In July 2009, Amazon did the unthinkable — its long digital tentacles reached into the Kindle devices of readers who had purchased the ebook edition of George Orwell’s 1984 and deleted the book without notifying the owners. The irony was not lost on readers. In Orwell’s famous dystopian novel, originally published in 1949, Oceania’s citizens are ruled by the elite Inner Party, and their leader, Big Brother. Independent thinking and criticism of the government are punishable offenses, known as “thoughtcrimes.” Those found guilty of thoughtcrimes are killed or tortured by the Thought Police. Moreover, the government’s censors seek out all the negative articles about Big Brother and incinerate them in the “memory hole” — something that Trump would actually contemplate, if he actually read novels. But we digress — when readers discovered the disappearance of 1984, readers responded with shock and outrage: “OMG! The Thought Police actually exist!” In an interview with The New York Times, one Kindle owner expressed what many people were thinking: “Of all the books to recall… I never imagined that Amazon actually had the right, the authority, or even the ability to delete something that I had already purchased.”
Amazon, reeling from the negative publicity, resorted to damage control. An Amazon spokesperson explained that the books were inadvertently added to the Kindle store by a company that did not own the rights to Orwell’s novels. As soon as Amazon was contacted by the true rights owner, “[Amazon] removed the illegal copies from our systems and from customers’ devices, and refunded customers.” Amazon CEO, Jeff Bezos, later issued a mea culpa online: “[The move was] was stupid, thoughtless, and painfully out of line with our principles.” In September, the retailer restored the copies of the deleted Orwell novel or gave owners a $30 check or gift certificate.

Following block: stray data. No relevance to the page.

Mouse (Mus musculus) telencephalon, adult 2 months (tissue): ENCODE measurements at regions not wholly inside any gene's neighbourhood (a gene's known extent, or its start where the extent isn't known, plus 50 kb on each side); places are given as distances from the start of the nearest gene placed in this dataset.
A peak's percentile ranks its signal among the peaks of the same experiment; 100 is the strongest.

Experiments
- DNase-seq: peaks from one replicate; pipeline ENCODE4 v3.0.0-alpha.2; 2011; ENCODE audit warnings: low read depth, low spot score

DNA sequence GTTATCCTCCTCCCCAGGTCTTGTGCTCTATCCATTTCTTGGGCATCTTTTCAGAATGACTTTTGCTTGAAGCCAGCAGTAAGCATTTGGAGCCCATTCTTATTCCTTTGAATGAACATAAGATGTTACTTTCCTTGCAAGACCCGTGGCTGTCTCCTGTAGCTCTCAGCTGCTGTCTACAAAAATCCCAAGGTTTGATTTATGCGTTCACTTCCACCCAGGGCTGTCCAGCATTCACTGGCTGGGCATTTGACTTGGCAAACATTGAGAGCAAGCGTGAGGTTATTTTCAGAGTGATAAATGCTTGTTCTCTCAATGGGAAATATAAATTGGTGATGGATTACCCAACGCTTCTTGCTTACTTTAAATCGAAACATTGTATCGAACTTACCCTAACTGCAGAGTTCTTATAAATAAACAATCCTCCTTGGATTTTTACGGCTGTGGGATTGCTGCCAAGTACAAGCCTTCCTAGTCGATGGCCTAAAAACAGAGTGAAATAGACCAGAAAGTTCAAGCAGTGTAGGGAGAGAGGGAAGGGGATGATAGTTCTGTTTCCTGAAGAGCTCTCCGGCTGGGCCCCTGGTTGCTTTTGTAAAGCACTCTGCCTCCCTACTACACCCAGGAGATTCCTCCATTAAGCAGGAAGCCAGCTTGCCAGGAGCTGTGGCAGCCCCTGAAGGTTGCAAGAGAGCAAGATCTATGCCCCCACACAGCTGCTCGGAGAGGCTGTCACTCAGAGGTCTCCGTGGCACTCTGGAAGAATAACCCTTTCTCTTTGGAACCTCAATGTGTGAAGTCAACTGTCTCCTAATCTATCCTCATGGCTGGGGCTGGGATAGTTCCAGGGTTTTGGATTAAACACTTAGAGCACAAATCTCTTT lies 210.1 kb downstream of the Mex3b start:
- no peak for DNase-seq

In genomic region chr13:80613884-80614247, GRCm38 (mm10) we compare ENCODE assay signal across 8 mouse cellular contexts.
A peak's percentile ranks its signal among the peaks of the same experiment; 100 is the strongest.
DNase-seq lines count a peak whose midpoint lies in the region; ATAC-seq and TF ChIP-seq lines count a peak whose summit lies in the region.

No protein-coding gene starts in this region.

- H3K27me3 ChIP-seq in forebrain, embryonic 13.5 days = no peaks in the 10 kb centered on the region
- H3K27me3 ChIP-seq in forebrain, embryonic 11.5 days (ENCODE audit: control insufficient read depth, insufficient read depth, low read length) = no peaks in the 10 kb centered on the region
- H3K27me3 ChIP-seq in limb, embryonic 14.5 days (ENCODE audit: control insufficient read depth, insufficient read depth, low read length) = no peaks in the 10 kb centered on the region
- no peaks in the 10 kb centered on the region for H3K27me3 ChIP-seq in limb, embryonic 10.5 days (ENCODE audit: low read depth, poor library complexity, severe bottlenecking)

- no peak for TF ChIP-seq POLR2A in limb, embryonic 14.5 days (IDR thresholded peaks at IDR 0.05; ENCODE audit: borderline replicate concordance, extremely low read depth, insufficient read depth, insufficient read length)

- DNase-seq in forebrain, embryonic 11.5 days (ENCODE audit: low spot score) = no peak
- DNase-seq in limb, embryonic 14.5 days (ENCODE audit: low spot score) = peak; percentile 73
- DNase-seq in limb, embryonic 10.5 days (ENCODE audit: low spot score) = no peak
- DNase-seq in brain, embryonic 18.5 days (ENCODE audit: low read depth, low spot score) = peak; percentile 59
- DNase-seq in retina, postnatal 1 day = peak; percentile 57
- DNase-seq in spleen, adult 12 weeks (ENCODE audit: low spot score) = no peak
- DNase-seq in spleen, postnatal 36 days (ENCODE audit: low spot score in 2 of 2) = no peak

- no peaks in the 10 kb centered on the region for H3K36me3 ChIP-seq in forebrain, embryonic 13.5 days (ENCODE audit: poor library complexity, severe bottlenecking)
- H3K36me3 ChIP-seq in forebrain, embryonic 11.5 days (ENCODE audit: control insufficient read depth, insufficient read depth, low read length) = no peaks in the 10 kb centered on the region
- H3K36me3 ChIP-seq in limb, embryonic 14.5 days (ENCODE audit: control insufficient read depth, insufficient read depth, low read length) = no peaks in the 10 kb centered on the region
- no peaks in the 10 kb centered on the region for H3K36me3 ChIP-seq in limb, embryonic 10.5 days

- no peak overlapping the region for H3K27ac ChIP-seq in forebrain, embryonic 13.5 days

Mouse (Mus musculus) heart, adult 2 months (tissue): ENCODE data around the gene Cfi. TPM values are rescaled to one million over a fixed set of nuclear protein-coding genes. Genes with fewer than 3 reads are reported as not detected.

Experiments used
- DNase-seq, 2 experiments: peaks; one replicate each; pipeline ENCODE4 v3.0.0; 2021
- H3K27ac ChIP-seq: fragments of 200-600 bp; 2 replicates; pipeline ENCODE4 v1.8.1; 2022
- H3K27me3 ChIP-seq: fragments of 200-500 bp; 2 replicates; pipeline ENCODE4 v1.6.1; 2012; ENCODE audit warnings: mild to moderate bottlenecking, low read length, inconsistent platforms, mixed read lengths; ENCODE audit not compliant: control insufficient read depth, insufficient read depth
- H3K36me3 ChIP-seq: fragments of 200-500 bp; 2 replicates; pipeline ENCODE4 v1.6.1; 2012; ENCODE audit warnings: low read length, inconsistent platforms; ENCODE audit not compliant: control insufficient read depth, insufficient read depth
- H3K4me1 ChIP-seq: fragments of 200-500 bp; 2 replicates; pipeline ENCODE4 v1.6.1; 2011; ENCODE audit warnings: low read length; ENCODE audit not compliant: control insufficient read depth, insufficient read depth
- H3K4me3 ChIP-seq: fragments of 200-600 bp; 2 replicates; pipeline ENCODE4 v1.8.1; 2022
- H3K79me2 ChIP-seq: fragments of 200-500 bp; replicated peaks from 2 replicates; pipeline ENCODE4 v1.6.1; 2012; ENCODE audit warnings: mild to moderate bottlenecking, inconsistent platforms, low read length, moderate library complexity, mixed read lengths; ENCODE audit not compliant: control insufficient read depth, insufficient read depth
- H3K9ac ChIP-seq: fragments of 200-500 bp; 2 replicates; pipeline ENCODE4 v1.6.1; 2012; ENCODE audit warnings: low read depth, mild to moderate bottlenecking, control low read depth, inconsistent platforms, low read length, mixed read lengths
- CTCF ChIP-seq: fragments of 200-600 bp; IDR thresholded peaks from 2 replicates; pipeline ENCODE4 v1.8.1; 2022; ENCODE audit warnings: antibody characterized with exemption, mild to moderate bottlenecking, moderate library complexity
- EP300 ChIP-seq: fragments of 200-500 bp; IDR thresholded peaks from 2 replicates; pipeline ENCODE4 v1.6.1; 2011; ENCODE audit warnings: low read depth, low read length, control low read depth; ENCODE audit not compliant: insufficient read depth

The refund did not appease Justin Gawronski, a teenager who not only lost his digital book, but all of his extensive notes that he made while reading the novel. Gawronski stated, “[Amazon] didn’t just take a book back, they stole my [home]work.” In a David vs. Goliath (or Winston Smith vs. Big Brother) legal challenge, Gawronski sued Amazon and — get this — he won. Imagine that? Score one for the everyman. Gawronski won rather decisively, since Amazon’s published terms of service agreement does not give the company the right to delete any purchase after it has been made.Although Gawronski did not get his notes back, he did win a settlement of $150,000. One of his lawyers declared, “[This settlement] sends a message to digital media purveyors of all kinds that sellers really need to respect users’ rights to that content.” Take that — Big Brother!